Laryngospasm (luh-RING-go-spaz-um) is a brief spasm of the vocal cords that temporarily makes it difficult to speak or breathe. Often the cause can't be determined. But laryngospasm can be associated with gastroesophageal reflux disease (GERD). Laryngospasm due to GERD occurs when stomach juices are pushed up your throat and make contact with your vocal cords, causing them to spasm.
The symptoms of laryngospasm are often confused with those of asthma — a lung condition that can make breathing difficult.
Laryngospasm happens suddenly and causes great difficulty breathing through the upper airways in your voice box (larynx). Laryngospasm also makes it difficult to speak. Though laryngospasm can be frightening, your vocal cords eventually relax without causing serious problems.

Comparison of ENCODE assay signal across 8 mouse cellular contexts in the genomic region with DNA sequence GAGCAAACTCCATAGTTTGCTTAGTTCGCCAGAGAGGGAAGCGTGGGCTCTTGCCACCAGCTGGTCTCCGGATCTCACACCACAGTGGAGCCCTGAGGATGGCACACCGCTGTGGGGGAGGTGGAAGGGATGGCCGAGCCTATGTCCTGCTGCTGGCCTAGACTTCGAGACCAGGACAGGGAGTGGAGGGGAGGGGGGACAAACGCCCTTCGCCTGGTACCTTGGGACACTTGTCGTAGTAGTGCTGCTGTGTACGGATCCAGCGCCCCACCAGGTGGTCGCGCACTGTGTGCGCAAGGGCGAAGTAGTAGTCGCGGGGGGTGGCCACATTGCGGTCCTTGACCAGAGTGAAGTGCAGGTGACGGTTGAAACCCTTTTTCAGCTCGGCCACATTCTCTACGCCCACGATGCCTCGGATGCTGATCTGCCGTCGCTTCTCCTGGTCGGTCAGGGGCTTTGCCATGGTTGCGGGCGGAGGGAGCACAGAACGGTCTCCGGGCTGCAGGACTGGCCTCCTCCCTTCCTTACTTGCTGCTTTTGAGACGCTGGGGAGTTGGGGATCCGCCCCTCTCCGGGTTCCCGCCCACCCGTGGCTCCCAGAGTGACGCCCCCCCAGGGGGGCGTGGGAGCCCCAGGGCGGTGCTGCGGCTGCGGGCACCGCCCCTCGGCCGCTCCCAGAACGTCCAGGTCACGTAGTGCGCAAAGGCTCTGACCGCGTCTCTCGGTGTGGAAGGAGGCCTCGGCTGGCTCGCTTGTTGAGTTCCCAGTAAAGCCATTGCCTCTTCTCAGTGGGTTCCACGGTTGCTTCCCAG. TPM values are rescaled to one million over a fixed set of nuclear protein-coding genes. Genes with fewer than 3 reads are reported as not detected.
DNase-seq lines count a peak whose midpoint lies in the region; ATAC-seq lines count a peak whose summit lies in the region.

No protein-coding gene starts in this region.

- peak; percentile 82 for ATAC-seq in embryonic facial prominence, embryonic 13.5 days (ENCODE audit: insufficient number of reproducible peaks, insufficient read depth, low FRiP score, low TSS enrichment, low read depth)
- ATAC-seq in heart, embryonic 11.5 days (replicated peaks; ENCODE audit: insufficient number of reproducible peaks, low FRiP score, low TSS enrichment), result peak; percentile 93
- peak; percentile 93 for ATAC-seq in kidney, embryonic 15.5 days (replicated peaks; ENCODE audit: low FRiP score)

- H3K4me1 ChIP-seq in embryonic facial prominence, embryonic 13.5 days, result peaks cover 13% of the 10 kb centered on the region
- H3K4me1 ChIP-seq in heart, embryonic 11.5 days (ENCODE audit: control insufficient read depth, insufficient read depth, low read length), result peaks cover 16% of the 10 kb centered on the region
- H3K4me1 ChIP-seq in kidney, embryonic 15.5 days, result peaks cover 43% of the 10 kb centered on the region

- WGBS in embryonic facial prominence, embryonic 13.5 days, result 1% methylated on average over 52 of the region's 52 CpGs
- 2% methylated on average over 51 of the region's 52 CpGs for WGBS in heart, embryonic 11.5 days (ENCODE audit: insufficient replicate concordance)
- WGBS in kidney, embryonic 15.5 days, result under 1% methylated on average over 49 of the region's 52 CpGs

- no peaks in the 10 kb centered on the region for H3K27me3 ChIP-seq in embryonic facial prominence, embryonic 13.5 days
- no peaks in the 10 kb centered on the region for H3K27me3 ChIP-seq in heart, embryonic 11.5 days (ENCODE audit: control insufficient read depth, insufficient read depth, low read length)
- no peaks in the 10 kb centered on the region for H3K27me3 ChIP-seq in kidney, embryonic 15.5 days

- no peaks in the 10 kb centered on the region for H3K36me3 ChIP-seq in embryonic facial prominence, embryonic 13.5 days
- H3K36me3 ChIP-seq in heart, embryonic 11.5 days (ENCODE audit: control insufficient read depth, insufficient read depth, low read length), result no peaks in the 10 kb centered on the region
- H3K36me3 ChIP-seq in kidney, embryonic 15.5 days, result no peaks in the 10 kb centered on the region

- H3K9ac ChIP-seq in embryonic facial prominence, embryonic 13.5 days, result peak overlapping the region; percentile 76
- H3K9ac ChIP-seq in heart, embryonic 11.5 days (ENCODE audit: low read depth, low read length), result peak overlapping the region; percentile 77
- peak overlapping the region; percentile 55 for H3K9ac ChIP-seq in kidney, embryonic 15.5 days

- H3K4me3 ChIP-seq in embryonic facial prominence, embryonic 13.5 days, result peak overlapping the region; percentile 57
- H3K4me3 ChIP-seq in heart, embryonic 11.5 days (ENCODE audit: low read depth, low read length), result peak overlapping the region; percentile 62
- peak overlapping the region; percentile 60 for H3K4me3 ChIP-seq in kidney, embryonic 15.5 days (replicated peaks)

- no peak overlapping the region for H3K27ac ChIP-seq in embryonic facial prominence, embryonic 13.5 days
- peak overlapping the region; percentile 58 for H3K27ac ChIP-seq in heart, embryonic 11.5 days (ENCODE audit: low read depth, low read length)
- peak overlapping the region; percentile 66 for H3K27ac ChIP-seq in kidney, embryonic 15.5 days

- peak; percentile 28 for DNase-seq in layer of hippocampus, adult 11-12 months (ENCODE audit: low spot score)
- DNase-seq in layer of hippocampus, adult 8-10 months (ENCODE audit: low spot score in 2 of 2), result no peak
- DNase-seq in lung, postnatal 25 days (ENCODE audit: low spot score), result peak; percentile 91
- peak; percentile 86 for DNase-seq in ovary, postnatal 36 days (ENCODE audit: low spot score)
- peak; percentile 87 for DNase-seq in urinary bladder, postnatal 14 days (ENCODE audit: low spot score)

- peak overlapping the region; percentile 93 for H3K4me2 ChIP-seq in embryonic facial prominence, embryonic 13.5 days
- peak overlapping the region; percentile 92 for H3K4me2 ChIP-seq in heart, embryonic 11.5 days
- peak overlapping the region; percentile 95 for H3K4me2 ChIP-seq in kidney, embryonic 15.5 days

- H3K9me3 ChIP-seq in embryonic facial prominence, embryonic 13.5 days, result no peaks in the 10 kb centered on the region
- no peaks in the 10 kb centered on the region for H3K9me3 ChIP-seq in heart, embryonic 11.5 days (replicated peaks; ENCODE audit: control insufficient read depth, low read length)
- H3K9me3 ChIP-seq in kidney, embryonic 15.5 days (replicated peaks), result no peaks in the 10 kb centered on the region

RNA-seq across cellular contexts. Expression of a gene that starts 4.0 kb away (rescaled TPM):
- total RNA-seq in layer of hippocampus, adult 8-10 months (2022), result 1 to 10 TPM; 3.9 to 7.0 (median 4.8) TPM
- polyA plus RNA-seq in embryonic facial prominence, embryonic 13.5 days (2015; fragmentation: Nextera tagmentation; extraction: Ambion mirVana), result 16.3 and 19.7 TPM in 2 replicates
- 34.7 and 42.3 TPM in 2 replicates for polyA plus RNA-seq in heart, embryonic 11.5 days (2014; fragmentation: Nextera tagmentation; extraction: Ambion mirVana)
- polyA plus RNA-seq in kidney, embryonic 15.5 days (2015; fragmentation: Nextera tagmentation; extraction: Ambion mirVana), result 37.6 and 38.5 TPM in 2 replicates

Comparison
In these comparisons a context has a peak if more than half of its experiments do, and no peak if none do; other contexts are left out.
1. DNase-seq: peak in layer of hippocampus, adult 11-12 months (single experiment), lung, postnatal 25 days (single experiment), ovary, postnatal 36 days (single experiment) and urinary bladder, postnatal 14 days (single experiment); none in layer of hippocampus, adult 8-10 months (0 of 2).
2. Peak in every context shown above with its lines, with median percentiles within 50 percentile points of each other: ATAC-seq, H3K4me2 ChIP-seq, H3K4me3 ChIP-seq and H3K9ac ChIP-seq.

There's no effective medication to relax the vocal cords more quickly. However, sitting down and trying to relax your whole body during an episode may speed recovery.
If GERD is the cause of laryngospasm, treatment of GERD may reduce the number and severity of episodes.
Dec. 16, 2011
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- Balkissoon RC, et al. Disorders of the upper airways. In: Mason RJ, et al. Murray and Nadel's Textbook of Respiratory Medicine. 5th ed. Philadelphia, Pa.: Saunders Elsevier; 2010. http://www.mdconsult.com/das/book/body/192068760-2/0/1288/0.html. Accessed Nov. 14, 2011.
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- Rosenow EC (expert opinion). Mayo Clinic, Rochester, Minn. Nov. 29, 2011.